Chinese TV has been showing the damage to buildings
At least 300 people have died and others are trapped under rubble after a magnitude-6.9 earthquake struck China's Qinghai province, officials say.
The powerful tremor hit remote Yushu county, 500km (310 miles) south-west of provincial capital Xining, at 0749 (2349 GMT), at a shallow depth of 10km.
Chinese TV showed wrecked buildings and people scrabbling through debris.
Officials ordered rescue crews and supplies to Yushu, but the area is hundreds of miles from an airport.
"Soldiers have been dispatched to save the people buried in the collapsed houses," local official Huang Limin was quoted as saying by China's state news agency Xinhua.
A Yushu resident told Reuters news agency rescuers were trying to pull survivors from buildings.
"A lot of one-storey houses have collapsed. Taller buildings have held up, but there are big cracks in them," he said.
One official told journalists more than 85% of buildings near the epicentre had collapsed.
The official added that "a lot of students" had been buried after part of a vocational school collapsed.
Many of the buildings in Yushu were though to be made from wood.
In 2008, a huge quake struck neighbouring Sichuan province, which left 87,000 people dead or missing.
Karsum Nyima, the Yushu county television station's deputy head of news, told China's state-run CCTV that school students had been assembled in outside playgrounds, although school buildings had not collapsed.
Michael Bristow, BBC News, Beijing
The earthquake struck just before 0800 local time - when many people were still at home. It was followed by three aftershocks.
Some media reports say most buildings in the town near the epicentre fell down. Grainy pictures on Chinese television showed rescuers pulling at the rubble of one collapsed structure. Soldiers have been sent to the area to help with the rescue.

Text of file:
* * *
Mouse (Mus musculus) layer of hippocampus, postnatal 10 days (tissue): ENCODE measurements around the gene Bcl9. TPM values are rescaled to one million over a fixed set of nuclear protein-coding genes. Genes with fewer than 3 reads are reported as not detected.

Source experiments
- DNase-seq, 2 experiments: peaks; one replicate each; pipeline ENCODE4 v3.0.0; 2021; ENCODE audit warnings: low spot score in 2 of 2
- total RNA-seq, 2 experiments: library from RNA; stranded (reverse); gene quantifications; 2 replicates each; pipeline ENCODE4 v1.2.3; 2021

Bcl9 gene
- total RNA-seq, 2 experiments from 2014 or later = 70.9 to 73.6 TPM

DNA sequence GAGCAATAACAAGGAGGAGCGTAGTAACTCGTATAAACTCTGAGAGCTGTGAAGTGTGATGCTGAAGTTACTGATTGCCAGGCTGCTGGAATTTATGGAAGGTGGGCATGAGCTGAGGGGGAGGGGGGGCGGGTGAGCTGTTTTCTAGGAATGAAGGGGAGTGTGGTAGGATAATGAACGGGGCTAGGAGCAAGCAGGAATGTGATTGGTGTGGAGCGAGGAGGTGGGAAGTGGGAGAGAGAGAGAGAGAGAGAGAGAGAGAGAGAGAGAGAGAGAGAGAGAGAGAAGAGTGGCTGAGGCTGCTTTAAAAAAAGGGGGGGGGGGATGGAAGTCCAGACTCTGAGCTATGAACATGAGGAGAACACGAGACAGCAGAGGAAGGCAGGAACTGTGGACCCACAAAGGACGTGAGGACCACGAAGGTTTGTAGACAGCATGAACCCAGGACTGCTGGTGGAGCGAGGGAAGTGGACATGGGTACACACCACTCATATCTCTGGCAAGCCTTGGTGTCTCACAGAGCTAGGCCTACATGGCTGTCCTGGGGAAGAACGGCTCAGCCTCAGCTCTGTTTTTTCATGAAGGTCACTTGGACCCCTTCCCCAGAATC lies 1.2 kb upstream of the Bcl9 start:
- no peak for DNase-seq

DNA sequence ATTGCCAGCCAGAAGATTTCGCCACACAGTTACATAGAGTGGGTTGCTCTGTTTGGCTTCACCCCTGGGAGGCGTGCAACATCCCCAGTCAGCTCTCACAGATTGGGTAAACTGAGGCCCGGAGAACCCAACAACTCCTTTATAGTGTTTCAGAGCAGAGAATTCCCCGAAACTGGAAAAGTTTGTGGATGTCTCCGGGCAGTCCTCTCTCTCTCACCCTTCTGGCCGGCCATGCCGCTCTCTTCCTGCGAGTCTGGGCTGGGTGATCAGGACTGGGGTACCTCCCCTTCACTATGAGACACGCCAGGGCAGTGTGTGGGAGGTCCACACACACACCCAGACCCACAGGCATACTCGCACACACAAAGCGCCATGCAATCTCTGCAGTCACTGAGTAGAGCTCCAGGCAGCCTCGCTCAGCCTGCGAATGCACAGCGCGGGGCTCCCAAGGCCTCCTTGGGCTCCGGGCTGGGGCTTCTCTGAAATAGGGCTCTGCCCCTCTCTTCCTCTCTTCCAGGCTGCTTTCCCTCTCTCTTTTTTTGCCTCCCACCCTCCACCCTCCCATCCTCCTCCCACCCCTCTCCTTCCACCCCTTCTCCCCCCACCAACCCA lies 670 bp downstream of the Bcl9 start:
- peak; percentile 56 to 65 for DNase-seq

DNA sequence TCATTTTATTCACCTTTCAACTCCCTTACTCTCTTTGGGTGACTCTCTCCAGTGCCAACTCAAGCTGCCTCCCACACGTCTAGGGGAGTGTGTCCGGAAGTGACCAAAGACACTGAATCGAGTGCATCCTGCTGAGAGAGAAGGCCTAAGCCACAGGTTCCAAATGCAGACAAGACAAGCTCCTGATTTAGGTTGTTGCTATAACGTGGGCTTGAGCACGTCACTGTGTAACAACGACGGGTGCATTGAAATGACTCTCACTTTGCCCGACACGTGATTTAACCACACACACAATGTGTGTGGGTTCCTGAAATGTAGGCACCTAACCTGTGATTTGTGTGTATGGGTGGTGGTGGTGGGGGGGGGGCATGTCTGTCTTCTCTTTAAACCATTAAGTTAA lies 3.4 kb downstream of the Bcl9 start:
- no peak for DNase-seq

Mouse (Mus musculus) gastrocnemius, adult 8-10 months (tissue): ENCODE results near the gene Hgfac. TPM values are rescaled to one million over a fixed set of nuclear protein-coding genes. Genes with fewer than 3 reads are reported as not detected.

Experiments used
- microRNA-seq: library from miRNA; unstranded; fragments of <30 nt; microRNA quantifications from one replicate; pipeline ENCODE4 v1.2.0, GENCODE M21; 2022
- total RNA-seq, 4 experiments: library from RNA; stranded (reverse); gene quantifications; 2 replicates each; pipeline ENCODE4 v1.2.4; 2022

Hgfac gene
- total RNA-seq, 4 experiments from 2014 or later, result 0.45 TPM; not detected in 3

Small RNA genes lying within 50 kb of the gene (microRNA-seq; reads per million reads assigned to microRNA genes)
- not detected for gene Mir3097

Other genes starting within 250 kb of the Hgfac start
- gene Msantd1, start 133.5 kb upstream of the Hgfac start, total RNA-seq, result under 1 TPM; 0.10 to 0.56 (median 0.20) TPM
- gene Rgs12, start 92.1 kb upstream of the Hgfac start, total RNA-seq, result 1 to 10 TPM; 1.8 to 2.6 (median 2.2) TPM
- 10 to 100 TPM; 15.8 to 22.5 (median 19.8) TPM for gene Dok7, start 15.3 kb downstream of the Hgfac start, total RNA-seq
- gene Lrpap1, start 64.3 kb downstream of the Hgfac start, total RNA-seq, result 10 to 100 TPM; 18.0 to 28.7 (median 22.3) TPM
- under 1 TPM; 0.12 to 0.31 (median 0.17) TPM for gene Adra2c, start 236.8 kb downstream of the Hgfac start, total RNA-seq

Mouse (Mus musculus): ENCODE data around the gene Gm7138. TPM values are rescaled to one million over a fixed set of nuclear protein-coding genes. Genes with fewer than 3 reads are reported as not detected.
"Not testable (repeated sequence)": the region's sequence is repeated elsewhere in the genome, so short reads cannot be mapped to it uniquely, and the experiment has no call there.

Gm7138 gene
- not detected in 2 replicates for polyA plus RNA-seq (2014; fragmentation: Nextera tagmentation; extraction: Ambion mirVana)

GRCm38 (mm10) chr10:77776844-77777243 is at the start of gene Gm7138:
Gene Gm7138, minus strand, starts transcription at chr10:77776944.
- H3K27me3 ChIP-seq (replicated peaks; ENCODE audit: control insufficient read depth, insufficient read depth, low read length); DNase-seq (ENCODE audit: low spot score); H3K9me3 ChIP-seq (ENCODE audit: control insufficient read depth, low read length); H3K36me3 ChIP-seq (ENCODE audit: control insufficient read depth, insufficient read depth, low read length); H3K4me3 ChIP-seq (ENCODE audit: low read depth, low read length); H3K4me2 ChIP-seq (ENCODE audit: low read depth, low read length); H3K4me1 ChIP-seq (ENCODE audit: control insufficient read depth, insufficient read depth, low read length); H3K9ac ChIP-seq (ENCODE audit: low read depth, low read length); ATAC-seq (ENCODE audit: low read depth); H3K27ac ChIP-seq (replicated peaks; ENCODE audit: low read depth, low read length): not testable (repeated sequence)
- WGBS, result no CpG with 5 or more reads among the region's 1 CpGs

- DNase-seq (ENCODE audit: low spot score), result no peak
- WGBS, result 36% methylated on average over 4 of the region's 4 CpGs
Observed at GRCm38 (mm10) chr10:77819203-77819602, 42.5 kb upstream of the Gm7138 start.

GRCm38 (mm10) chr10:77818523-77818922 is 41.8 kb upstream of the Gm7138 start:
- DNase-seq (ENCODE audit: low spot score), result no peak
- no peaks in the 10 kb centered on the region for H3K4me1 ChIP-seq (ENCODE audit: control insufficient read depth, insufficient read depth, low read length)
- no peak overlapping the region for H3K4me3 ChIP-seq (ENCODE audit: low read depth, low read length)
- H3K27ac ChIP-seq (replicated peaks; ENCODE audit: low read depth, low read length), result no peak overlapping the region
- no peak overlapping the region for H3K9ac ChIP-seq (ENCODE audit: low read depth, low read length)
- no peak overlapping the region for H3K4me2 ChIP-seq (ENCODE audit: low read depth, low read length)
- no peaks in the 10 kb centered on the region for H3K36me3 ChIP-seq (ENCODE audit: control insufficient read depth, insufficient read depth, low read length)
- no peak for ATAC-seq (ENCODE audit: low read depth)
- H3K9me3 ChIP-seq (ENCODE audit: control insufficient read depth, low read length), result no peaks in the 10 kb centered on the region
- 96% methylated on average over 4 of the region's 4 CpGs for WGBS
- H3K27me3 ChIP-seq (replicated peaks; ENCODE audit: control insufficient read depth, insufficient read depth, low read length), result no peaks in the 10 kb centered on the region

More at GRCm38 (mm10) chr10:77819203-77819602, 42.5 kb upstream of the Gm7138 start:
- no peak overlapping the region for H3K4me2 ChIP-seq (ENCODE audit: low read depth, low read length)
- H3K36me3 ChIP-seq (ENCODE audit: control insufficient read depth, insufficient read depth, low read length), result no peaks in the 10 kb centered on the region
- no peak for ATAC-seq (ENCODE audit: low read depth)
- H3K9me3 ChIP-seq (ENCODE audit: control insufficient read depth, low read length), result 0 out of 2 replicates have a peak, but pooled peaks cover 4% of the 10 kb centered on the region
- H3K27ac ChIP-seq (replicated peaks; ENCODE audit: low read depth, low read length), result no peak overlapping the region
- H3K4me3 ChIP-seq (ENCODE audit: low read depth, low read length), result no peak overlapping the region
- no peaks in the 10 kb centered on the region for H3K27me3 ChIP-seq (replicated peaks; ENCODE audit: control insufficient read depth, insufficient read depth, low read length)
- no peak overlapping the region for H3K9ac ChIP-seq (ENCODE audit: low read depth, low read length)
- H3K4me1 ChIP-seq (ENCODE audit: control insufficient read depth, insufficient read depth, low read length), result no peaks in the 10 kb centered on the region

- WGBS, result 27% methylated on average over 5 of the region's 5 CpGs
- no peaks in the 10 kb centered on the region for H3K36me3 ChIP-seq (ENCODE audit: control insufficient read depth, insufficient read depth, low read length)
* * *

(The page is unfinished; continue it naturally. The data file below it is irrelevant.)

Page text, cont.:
The earthquake happened in a remote and sparsely populated area on the Tibetan plateau. The area is regularly hit by earthquakes.
"In a flash, the houses went down. It was a terrible earthquake. In a small park, there is a Buddhist tower and the top of the tower fell off," he said.
"Everybody is out on the streets, standing in front of their houses, trying to find their family members."
Zhuo De, an ethnic Tibetan resident of Yushu, who spoke by phone from the capital of Qinghai province, Xining, said there could be many more casualties.
"The homes are built with thick walls and are strong, but if they collapsed they could hurt many people inside," he said.
The remote high-altitude region is prone to earthquakes, but officials from the US Geological Survey said this was the strongest quake the area had seen since 1976.
The region, which is home to ethnic Mongolians and Tibetan farmers and herdsmen, is dotted with coal, tin, lead and copper mines.
After the Sichuan quake, five million people were left homeless, and officials estimated rebuilding work would take at least three years.
The government later punished people who had compiled lists of the victims and had suggested shoddy school-building was partly to blame for the high death toll.
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